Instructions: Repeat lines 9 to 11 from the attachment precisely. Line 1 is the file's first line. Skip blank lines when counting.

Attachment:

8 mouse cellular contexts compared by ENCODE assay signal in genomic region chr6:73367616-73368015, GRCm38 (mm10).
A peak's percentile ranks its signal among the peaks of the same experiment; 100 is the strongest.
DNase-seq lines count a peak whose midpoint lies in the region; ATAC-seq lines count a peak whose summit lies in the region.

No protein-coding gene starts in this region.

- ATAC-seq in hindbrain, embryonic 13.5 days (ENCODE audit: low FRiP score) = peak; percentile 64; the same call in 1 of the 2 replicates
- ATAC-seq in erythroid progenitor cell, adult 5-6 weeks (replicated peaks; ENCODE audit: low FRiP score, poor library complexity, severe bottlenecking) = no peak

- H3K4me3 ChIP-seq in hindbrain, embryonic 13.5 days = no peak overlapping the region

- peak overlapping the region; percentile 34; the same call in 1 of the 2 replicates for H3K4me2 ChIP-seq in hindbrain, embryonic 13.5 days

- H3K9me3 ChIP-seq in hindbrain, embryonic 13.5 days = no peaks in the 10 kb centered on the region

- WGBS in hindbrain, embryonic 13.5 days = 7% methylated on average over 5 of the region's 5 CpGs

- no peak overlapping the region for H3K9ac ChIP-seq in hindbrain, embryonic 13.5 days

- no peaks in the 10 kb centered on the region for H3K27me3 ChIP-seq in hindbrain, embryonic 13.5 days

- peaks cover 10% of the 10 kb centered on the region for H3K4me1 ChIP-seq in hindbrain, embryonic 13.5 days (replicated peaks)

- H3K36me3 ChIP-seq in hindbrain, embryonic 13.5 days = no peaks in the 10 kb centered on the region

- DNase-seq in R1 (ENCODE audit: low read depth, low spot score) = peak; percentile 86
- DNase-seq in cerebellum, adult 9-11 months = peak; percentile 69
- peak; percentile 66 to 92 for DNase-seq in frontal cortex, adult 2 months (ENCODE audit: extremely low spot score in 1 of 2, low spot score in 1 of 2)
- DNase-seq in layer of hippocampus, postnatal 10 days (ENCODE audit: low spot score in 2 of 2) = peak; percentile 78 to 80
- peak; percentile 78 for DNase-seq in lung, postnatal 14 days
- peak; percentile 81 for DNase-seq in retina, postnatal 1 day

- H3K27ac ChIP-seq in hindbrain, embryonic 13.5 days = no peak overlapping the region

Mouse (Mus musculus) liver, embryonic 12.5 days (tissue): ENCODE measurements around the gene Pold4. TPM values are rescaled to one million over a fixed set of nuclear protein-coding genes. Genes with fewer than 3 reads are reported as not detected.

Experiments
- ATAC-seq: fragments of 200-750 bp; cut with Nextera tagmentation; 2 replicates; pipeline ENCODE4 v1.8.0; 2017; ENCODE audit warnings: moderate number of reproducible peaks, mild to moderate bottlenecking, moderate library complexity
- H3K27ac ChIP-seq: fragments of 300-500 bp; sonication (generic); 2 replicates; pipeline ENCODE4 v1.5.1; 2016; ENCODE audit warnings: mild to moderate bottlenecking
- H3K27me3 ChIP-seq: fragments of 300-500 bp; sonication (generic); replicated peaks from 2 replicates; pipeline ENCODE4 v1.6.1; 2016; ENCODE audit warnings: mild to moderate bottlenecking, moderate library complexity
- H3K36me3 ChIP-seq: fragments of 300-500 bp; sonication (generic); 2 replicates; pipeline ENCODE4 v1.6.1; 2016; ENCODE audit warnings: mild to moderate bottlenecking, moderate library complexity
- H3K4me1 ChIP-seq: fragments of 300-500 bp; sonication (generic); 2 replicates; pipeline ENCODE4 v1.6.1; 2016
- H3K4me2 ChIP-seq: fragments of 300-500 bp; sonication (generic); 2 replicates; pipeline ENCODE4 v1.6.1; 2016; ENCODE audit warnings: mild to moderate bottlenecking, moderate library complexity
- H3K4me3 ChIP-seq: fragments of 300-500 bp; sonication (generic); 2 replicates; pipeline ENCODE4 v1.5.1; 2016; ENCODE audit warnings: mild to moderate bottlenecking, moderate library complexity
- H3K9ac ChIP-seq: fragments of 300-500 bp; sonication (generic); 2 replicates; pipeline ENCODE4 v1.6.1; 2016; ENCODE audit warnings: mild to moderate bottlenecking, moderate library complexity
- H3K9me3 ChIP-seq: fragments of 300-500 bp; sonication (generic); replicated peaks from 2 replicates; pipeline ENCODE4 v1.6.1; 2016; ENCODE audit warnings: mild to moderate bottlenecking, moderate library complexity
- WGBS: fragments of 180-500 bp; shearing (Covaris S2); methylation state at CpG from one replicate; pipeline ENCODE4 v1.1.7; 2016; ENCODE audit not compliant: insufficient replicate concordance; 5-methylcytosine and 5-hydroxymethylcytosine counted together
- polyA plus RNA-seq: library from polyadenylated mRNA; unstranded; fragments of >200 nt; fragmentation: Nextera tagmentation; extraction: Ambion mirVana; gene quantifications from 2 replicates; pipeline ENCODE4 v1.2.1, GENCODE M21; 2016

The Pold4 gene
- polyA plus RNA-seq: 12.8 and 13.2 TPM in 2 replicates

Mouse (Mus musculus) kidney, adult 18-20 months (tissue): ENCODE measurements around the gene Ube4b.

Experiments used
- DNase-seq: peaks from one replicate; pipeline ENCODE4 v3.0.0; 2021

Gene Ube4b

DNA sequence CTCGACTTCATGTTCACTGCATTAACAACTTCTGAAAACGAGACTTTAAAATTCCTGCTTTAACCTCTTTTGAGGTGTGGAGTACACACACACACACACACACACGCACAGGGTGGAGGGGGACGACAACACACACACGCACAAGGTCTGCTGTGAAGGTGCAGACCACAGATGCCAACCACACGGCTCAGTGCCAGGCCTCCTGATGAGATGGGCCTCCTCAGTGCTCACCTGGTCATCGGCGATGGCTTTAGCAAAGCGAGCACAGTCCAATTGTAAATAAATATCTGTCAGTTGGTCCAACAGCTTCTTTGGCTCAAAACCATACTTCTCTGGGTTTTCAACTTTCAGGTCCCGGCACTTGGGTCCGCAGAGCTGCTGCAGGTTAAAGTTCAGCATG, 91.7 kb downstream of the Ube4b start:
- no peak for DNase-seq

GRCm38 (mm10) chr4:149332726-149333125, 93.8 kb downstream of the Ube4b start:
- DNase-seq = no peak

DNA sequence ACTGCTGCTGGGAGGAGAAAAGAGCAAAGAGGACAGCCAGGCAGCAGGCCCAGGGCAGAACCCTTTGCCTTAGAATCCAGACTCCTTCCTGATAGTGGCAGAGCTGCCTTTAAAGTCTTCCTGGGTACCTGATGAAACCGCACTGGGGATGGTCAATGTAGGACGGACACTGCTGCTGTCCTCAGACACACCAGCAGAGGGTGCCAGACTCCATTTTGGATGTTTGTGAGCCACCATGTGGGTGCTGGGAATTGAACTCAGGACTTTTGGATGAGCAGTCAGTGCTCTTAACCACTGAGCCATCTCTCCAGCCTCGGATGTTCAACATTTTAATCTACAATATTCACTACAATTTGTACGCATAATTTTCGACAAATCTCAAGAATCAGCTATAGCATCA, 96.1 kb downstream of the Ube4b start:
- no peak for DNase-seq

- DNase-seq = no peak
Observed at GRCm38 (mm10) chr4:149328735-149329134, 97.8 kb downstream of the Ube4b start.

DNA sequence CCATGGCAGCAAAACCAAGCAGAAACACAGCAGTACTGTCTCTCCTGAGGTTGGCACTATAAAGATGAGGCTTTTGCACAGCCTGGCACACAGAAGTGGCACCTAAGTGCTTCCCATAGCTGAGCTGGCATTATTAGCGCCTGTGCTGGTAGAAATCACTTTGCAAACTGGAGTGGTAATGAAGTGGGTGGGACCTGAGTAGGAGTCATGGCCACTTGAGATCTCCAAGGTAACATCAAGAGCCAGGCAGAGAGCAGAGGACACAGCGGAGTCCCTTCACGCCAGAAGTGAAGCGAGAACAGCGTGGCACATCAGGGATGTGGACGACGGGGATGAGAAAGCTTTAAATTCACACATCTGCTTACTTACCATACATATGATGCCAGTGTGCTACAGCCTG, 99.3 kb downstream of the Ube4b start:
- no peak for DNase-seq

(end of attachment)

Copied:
- H3K9me3 ChIP-seq in hindbrain, embryonic 13.5 days = no peaks in the 10 kb centered on the region

- WGBS in hindbrain, embryonic 13.5 days = 7% methylated on average over 5 of the region's 5 CpGs

- no peak overlapping the region for H3K9ac ChIP-seq in hindbrain, embryonic 13.5 days